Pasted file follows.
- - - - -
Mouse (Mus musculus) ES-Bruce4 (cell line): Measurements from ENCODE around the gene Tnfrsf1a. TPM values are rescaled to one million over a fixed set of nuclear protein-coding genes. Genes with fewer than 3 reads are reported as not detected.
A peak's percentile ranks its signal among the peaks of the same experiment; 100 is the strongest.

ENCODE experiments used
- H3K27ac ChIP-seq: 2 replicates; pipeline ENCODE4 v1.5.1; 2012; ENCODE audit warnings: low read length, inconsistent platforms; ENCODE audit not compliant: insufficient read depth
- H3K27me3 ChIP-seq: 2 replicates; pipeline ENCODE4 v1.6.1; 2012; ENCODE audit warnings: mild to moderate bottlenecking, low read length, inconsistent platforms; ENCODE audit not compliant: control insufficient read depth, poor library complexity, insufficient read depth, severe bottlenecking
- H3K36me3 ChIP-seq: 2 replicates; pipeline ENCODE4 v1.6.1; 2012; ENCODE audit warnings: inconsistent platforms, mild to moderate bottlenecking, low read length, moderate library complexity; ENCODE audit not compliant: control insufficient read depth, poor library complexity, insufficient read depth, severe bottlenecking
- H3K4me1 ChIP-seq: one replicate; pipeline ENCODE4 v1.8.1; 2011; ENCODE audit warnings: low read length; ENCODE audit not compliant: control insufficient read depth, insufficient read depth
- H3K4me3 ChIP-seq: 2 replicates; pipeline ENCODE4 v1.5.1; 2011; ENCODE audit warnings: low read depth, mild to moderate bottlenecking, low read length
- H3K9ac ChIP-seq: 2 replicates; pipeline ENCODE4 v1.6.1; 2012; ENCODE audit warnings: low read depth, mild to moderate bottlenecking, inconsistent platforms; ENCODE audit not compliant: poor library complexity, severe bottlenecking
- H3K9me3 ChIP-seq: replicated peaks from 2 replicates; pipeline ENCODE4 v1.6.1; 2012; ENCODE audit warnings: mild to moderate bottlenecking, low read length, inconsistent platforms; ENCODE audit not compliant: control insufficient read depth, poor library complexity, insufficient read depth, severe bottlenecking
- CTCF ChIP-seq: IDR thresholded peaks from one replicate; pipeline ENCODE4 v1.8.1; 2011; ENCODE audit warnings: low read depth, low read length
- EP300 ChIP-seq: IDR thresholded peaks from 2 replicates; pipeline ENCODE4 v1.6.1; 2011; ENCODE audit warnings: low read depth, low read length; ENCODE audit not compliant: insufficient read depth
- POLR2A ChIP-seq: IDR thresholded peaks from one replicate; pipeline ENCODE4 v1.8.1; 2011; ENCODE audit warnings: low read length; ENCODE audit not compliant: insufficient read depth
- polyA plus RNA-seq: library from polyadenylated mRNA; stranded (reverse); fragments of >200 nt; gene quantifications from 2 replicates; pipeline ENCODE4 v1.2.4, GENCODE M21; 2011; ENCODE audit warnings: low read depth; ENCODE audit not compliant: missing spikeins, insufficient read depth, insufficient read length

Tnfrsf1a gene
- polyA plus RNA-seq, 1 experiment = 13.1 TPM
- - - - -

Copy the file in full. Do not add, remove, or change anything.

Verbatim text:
Mouse (Mus musculus) ES-Bruce4 (cell line): Measurements from ENCODE around the gene Tnfrsf1a. TPM values are rescaled to one million over a fixed set of nuclear protein-coding genes. Genes with fewer than 3 reads are reported as not detected.
A peak's percentile ranks its signal among the peaks of the same experiment; 100 is the strongest.

ENCODE experiments used
- H3K27ac ChIP-seq: 2 replicates; pipeline ENCODE4 v1.5.1; 2012; ENCODE audit warnings: low read length, inconsistent platforms; ENCODE audit not compliant: insufficient read depth
- H3K27me3 ChIP-seq: 2 replicates; pipeline ENCODE4 v1.6.1; 2012; ENCODE audit warnings: mild to moderate bottlenecking, low read length, inconsistent platforms; ENCODE audit not compliant: control insufficient read depth, poor library complexity, insufficient read depth, severe bottlenecking
- H3K36me3 ChIP-seq: 2 replicates; pipeline ENCODE4 v1.6.1; 2012; ENCODE audit warnings: inconsistent platforms, mild to moderate bottlenecking, low read length, moderate library complexity; ENCODE audit not compliant: control insufficient read depth, poor library complexity, insufficient read depth, severe bottlenecking
- H3K4me1 ChIP-seq: one replicate; pipeline ENCODE4 v1.8.1; 2011; ENCODE audit warnings: low read length; ENCODE audit not compliant: control insufficient read depth, insufficient read depth
- H3K4me3 ChIP-seq: 2 replicates; pipeline ENCODE4 v1.5.1; 2011; ENCODE audit warnings: low read depth, mild to moderate bottlenecking, low read length
- H3K9ac ChIP-seq: 2 replicates; pipeline ENCODE4 v1.6.1; 2012; ENCODE audit warnings: low read depth, mild to moderate bottlenecking, inconsistent platforms; ENCODE audit not compliant: poor library complexity, severe bottlenecking
- H3K9me3 ChIP-seq: replicated peaks from 2 replicates; pipeline ENCODE4 v1.6.1; 2012; ENCODE audit warnings: mild to moderate bottlenecking, low read length, inconsistent platforms; ENCODE audit not compliant: control insufficient read depth, poor library complexity, insufficient read depth, severe bottlenecking
- CTCF ChIP-seq: IDR thresholded peaks from one replicate; pipeline ENCODE4 v1.8.1; 2011; ENCODE audit warnings: low read depth, low read length
- EP300 ChIP-seq: IDR thresholded peaks from 2 replicates; pipeline ENCODE4 v1.6.1; 2011; ENCODE audit warnings: low read depth, low read length; ENCODE audit not compliant: insufficient read depth
- POLR2A ChIP-seq: IDR thresholded peaks from one replicate; pipeline ENCODE4 v1.8.1; 2011; ENCODE audit warnings: low read length; ENCODE audit not compliant: insufficient read depth
- polyA plus RNA-seq: library from polyadenylated mRNA; stranded (reverse); fragments of >200 nt; gene quantifications from 2 replicates; pipeline ENCODE4 v1.2.4, GENCODE M21; 2011; ENCODE audit warnings: low read depth; ENCODE audit not compliant: missing spikeins, insufficient read depth, insufficient read length

Tnfrsf1a gene
- polyA plus RNA-seq, 1 experiment = 13.1 TPM